Being a minimalist, we regularly give away clothes, shoes and bags to make a room for the new ones. Old textbooks go straight to the garbage pick up area for junk and scrap collection. We don’t have any figurines or displays at home; we adorn a portion of our wall with our pictures. Being avid fans of red floors, we selected red tiles for our living room so that there would be no need for red waxing—if you’re familiar with old Filipino living room with red floor, then that’s it.  I realize that sofa is prone to dirt and foul smell so we bought a hard wooden sofa without the cushion. To date, we have not yet installed curtains at the living room area to make use of the natural light in the morning and afternoon. I am looking for a nice window decal instead.

Maybe, in the coming months, my favorite spot of the house would be the mini-garden that my husband is working on. My request two months ago was to plant ivy plants on the fence because having a green fence is not only cool to the eyes but also unique in this age of wall tiles and decorative stones. He got the ivy plant from his “suking-talyer” when he dropped by for vulcanizing. He also made concrete pots for growing calamansi, papaya, chili and tomato. My next request would be to have a yellow rose garden and bermuda grass for our tiny garden.

I used to say that living in a 50sqm house is not possible. Now that we are in it, I can say that a tiny house is much cheaper and more manageable.   🙂

Positive Energy In The House

Go away, negative energy!

Go away, negative energy!

When I was still working in Olongapo, I rented a room in one of the buildings in Magsaysay Avenue. The room had its own restroom and a wooden bed (with Uratex foam) that was good for two people. The jalousie window was my only concern because of limited privacy. I stayed on the second floor and the occupants of the next building could see my whole area if I would open the windows. Anyway, I put on some green plastic sheet on the jalousies for the purpose of blocking off some light.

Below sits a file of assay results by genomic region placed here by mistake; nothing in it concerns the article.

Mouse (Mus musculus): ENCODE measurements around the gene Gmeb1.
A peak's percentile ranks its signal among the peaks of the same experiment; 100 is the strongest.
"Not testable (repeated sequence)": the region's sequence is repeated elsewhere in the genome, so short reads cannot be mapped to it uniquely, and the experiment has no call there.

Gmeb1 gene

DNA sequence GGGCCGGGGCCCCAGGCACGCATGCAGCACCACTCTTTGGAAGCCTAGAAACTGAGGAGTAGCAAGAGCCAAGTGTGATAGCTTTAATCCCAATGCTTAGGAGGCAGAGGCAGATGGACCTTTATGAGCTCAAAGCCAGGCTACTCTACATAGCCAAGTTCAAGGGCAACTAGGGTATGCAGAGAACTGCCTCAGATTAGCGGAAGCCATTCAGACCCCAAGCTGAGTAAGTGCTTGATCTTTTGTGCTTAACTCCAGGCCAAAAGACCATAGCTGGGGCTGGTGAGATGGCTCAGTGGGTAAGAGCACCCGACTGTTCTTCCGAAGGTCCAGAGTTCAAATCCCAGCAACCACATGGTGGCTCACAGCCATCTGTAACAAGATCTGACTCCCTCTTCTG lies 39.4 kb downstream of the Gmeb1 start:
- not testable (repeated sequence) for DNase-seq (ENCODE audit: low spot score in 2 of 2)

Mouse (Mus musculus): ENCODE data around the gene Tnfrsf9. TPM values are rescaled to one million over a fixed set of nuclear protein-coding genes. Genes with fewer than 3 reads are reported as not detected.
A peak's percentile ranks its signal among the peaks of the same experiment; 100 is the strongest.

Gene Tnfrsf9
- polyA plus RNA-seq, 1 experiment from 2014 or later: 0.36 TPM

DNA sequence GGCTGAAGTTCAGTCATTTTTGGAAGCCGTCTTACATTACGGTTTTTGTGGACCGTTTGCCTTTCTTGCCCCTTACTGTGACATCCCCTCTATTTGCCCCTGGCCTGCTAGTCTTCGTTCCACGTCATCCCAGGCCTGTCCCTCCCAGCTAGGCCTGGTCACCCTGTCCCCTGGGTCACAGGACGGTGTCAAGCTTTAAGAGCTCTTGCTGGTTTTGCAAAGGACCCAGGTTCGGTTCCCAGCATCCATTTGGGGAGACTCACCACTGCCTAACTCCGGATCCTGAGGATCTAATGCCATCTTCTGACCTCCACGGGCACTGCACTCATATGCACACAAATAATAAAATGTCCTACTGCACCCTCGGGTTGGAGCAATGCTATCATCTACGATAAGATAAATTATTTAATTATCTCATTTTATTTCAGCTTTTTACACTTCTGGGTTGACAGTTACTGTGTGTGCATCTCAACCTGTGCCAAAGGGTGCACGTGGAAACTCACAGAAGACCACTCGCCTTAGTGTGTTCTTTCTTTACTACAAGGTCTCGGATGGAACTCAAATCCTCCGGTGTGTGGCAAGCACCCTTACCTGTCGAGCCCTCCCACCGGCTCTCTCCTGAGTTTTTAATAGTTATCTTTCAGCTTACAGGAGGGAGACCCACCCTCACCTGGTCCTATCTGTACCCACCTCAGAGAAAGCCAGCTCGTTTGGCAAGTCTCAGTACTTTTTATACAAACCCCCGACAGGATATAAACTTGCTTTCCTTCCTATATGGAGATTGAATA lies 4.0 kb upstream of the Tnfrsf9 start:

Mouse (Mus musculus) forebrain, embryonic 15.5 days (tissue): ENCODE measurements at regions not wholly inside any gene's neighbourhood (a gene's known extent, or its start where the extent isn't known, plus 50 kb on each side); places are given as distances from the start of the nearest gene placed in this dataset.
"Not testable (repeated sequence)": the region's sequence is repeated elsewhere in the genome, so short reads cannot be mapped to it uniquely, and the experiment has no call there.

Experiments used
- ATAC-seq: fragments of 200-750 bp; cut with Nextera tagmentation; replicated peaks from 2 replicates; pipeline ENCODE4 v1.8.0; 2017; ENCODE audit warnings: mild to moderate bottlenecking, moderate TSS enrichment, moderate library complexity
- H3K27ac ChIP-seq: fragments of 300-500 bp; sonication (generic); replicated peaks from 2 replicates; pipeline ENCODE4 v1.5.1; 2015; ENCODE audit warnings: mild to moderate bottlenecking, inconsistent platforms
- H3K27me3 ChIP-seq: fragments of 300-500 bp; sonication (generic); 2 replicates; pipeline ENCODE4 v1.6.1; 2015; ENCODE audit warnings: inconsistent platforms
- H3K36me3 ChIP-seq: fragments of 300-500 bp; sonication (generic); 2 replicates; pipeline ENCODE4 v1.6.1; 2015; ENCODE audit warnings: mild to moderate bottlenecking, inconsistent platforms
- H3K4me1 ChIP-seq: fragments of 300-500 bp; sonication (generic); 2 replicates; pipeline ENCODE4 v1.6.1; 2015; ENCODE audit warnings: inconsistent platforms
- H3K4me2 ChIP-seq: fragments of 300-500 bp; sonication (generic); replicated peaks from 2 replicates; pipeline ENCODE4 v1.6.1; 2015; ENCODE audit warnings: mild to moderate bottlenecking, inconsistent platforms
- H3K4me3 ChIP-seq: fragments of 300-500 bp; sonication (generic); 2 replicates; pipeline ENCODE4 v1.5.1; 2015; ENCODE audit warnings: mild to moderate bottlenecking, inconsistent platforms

It was not the perfect place because we were not allowed to cook but since I took out food either from the company canteen or from the fastfood, it was a non-issue. The water supply was good except for some repairs and maintenance once in a while that left us with no water for five hours.

In all my years of stay in that room from 2001 to 2006, I was always sick and emotionally-drained. There was this sort of negative energy all over my room but I just could not pinpoint what exactly it was. Ghost? No, I would feel one if there was one. Maybe I could even see one, but there was none. The list of illness went from bronchitis to edema to clinical depression and so on. There were times when I felt like I was afraid of something but I could not determine what and why.

Before the place was temporarily closed for renovation in January 2006, I got the chance to have a small talk with the flower shop assistant at the ground floor of the building. I asked her about the history of the building and who the original owners were. She told me that their flower shop used to be a bar at the height of the “American era” in Olongapo and the upper part of the building used to be an inn.

Back in my room, I recalled my first impression of the room and I remembered the great sadness that I felt when I entered the room five years ago. The room was full of negative energies of perhaps lust, greed, dishonesty and anger. The negative energies haunted the room for years and the occupants felt it one way or another.